Smile Makeovers


cosmetic dentistry Smile Makeovers: Cosmetic Dentistry Today

Until fairly recently, most people were satisfied if their teeth were straight and free of stains, chips or other obvious imperfections. But in the last few years, the combination of Hollywood glamour and advances in cosmetic dentistry has led to what might be called smile inflation. People often want their teeth to be perfectly uniform and dazzlingly white.

No one is sure how many cosmetic dental procedures are performed annually in the United States. Since 1996, the American Academy of Cosmetic Dentistry has doubled its ranks to about 4,700 members. More than 95 percent of dentists offer bleaching products and virtually all dentists perform some types of cosmetic services.

Cosmetic dentistry rarely is covered by insurance. But despite the cost and inconvenience, many people feel that a smile makeover is just as important as buying nice clothes or having attractive hair. For models, public relations executives and others who spend their careers in the public eye, a high-wattage smile may be almost as much of a job requirement as showing up at work on time.

Advances in cosmetic techniques have also made it possible for dentists to repair damaged teeth without using amalgam or other unattractive metals.

I had crooked teeth for years, recalls Mike Gagliardi, 43, an account supervisor at the Philadelphia Inquirer and Daily News who decided to have his upper teeth capped to give them a straighter look. At one point, when the dentist took a break, I went into the bathroom and looked in the mirror. It was awesome. Good As New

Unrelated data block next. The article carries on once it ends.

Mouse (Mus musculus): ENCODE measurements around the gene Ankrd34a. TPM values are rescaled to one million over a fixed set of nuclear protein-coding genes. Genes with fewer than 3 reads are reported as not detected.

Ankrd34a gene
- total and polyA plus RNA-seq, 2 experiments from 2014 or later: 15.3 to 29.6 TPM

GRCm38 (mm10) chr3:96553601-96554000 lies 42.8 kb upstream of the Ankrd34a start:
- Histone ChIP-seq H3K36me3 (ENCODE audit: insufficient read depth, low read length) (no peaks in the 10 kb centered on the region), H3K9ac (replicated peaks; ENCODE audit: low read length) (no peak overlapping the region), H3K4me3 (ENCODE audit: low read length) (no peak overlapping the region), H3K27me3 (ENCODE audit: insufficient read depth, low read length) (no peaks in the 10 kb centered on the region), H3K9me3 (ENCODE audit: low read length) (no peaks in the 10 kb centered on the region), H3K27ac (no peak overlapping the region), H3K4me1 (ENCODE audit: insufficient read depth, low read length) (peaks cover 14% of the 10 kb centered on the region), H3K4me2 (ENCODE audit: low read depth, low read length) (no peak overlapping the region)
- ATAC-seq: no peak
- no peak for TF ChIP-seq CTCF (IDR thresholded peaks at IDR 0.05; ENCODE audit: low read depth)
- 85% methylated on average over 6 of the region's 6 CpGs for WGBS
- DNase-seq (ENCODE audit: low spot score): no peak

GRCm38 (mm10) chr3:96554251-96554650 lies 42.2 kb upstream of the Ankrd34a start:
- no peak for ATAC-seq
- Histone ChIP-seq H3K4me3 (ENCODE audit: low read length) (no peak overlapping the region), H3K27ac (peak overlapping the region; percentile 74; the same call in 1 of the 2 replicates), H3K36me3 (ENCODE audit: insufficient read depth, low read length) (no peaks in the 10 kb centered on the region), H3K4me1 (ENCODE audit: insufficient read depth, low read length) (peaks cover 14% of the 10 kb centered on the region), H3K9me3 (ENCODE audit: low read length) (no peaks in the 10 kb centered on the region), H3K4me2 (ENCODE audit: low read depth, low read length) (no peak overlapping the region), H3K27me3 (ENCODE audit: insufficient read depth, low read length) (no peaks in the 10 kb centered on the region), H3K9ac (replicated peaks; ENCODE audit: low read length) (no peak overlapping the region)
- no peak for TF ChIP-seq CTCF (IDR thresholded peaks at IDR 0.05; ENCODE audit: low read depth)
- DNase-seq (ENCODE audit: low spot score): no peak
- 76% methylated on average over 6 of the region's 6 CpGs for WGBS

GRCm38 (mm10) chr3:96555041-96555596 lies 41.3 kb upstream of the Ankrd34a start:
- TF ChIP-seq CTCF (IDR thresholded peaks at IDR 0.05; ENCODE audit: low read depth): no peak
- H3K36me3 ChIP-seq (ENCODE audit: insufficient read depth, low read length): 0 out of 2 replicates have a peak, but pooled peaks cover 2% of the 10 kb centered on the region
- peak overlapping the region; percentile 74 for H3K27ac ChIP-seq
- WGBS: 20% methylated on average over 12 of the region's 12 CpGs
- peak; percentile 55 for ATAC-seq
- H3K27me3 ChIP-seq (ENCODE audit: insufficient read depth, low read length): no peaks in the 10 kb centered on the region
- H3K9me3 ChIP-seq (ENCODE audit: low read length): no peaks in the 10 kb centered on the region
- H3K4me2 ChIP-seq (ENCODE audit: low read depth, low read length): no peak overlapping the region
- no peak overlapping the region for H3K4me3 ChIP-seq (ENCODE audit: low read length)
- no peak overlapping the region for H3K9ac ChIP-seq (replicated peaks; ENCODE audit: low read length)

Dentists have been doing cosmetic restorations for decades, but the materials that were used ? the early composite resins ? tended to stain, chip and change color over time, which limited their use.

New composite resins, invisible fillings, porcelain veneers and high-strength resin cements are stronger, long-lasting and do not change color over time. A few decades ago, people who chipped or broke a tooth either lived with it or had a crown (also called a cap) installed, a time-consuming and often expensive procedure. Crowns still are used sometimes, but it's often possible to patch minor imperfections, chips or fractured teeth with bonding composite resin that can be smoothed and color-matched to the surrounding teeth.

Cosmetic dentists have also pioneered a technique called computer imaging, that allows them to perform virtual restorations on a computer screen. A patient who is thinking about having work done can see what the results will look like before he or she makes the decision to go forward.



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